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Blueberries Improve Abdominal Symptoms, Well-Being and Functioning in Patients with Functional Gastrointestinal Disorders

Clive H. Wilder-Smith
Andrea Materna
1 and
Søren S. Olesen
Brain-Gut Research Group, Gastroenterology Group Practice, 3011 Bern, Switzerland
Mech-Sense, Department of Gastroenterology & Hepatology, Aalborg University Hospital, 5000 Aalborg, Denmark
Author to whom correspondence should be addressed.
Nutrients 2023, 15(10), 2396;
Submission received: 4 April 2023 / Revised: 7 May 2023 / Accepted: 12 May 2023 / Published: 20 May 2023
(This article belongs to the Special Issue Clinical Nutrition in the Management of Irritable Bowel Syndrome)


Blueberries beneficially modulate physiologic mechanisms relevant to the pathogenesis of functional gastrointestinal disorders (FGID). Forty-three patients with FGID received freeze-dried blueberries (equivalent to 180 g fresh blueberries) or sugar and energy-matched placebo in a double-blind, randomized, cross-over study. After 6 weeks of treatment, the differences in Gastrointestinal Clinical Rating Scale (GSRS) scores and abdominal symptom relief were compared as primary outcome measures. The quality of life and life functioning ratings (OQ45.2 questionnaire), Bristol stool scales, and fructose breath test results constituted secondary outcome measures. Blueberry treatment resulted in more patients with relevant abdominal symptom relief compared to placebo (53% vs. 30%, p = 0.03). Total and pain GSRS scores improved insignificantly (mean treatment differences [95% CI]: −3.4 [−7.4 to 0.6] (p = 0.09) and −1.0 [−2.2 to 0.1] (p = 0.08), respectively). OQ45.2 scores improved during blueberry treatment compared to placebo (treatment difference −3.2 [95% CI: −5.6 to −0], p = 0.01). Treatment effect differences for the further measures did not reach statistical significance. Blueberries relieved abdominal symptoms and improved general markers of well-being, quality of life, and life functioning more than placebo in patients with FGID. Consequently, the polyphenol and fiber components of blueberries exert broad beneficial effects separate from the sugars present in both treatments.

1. Introduction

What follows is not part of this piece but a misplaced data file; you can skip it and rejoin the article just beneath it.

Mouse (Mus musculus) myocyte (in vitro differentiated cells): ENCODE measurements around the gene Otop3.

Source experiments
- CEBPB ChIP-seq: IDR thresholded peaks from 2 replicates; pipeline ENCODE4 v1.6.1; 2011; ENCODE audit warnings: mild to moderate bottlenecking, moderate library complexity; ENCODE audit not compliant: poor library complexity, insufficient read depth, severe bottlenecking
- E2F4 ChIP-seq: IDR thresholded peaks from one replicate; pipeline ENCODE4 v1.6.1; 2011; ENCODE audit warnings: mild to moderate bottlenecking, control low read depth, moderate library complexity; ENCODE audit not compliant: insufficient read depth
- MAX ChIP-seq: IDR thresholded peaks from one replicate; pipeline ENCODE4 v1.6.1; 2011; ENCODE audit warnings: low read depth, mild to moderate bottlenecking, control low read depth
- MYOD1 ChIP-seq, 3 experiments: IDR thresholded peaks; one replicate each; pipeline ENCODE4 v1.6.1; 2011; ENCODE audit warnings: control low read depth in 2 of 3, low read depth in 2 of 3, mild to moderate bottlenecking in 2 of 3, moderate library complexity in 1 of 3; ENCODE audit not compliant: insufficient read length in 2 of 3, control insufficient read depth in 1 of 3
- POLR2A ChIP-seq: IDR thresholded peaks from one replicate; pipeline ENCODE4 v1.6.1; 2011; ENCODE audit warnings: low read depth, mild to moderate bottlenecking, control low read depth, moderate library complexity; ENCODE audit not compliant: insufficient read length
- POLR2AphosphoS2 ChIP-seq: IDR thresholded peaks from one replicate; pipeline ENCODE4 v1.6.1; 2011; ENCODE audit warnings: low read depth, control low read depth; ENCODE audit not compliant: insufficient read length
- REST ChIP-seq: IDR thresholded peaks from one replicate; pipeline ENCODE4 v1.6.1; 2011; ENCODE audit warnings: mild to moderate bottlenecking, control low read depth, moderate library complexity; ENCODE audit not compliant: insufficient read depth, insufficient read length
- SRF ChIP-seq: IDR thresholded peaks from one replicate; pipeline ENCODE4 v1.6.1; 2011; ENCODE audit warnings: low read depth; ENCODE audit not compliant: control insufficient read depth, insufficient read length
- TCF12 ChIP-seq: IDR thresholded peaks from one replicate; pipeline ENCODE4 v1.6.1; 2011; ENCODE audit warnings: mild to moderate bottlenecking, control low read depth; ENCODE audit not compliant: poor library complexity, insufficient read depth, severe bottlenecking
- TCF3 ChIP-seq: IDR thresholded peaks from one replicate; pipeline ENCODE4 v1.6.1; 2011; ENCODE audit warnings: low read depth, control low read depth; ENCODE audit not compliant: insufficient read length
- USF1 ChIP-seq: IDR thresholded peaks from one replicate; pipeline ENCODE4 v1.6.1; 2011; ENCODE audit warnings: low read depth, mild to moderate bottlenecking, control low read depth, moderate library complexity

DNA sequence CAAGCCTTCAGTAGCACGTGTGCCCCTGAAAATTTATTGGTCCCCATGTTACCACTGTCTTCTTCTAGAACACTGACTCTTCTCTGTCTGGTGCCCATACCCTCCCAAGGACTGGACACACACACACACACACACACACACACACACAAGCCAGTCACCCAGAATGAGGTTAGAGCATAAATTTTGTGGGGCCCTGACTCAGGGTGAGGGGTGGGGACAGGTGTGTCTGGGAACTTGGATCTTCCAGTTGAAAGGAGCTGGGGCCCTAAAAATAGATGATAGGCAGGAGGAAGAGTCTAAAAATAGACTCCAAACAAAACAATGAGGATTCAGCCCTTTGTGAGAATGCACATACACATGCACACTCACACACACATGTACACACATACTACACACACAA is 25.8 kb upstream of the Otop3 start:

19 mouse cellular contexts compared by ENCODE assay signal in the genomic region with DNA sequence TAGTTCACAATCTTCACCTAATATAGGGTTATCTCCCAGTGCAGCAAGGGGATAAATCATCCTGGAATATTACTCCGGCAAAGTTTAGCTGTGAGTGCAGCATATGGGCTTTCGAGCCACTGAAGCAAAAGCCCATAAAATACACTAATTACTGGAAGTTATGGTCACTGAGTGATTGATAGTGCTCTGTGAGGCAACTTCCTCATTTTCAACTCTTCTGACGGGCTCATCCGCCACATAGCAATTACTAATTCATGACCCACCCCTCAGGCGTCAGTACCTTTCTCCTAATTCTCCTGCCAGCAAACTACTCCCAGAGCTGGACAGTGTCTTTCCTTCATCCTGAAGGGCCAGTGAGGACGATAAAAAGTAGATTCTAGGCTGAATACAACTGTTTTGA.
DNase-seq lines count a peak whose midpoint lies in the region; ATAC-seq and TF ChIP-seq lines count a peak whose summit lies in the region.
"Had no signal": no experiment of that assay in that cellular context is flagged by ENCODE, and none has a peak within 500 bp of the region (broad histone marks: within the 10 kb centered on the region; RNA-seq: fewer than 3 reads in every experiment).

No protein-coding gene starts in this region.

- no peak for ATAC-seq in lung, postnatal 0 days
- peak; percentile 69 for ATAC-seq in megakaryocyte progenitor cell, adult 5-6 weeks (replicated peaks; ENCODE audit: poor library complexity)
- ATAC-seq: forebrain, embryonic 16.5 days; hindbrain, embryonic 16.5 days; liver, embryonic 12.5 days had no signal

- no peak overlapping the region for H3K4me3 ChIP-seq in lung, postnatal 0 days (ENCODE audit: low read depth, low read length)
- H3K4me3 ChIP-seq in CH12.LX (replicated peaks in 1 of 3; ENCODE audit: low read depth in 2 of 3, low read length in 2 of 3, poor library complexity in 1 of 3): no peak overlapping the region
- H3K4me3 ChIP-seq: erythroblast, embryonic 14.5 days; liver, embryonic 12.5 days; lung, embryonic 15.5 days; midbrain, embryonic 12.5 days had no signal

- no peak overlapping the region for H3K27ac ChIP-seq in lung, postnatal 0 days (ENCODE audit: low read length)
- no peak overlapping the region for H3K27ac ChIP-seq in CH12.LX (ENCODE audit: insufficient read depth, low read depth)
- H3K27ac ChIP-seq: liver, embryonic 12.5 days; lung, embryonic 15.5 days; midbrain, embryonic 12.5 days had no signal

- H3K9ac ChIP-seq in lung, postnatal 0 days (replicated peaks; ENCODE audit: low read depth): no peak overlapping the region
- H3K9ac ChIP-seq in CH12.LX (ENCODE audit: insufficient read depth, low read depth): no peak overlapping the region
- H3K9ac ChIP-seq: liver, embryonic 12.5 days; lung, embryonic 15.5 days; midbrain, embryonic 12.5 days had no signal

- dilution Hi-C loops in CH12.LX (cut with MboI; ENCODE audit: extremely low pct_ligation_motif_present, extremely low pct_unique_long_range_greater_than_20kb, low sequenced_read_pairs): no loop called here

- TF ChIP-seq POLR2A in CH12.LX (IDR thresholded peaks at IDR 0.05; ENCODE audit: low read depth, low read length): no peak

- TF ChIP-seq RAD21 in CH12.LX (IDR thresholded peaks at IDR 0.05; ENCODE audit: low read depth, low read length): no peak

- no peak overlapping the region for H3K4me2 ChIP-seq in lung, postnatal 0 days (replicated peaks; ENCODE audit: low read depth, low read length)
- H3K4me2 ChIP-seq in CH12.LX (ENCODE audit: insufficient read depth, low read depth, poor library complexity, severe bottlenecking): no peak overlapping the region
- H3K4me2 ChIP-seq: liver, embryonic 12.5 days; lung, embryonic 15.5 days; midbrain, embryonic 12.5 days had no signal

Functional gastrointestinal disorders (FGID), such as irritable bowel syndrome (IBS) and functional dyspepsia (FD), rank amongst the most frequent causes of gastrointestinal symptoms, with a prevalence of between 10 and 15% in most populations [1]. The mechanisms underlying FGID remain unclear, but immune activation, nervous system sensitization, modulation of gut permeability, and changes in the enteric microbiome are recognized as interrelated components, all of which are affected by dietary factors [2,3,4,5,6,7,8]. The symptoms of FGID, recently termed disordered gut–brain interactions (DGBI) are multiple and variable and include abdominal pain or discomfort, changes in bowel patterns, signs of excessive fermentation, as well as extra-gastrointestinal manifestations [5]. The composition and metabolic activity of the enteric microbiota appear to play an important role in several of the implicated mechanisms, via nutrient metabolism and modulatory effects on the human host systems [8,9]. Conversely, dietary components have been shown to significantly influence the enteric microbiota, with downstream systemic and epigenetic effects in the host [10].
Polyphenols are amongst the most abundant plant metabolites and the most common antioxidants in our food. Blueberries (genus Vaccinium sect. Cyanococcus) are amongst the best studied polyphenol-rich fruit, and mechanistic and epidemiological studies have indicated a reduced risk of cardiovascular disease, type 2 diabetes, and death, as well as improved brain and possibly visual function with regular consumption [11,12,13,14,15]. Although blueberries have several potentially beneficial actions on mechanisms particularly pertinent to FGID, such as antioxidation, antiinflammation, membrane permeability reversal, and neuroprotection, we are not aware of any clinical studies in patients with FGID [12,14,16,17,18,19,20].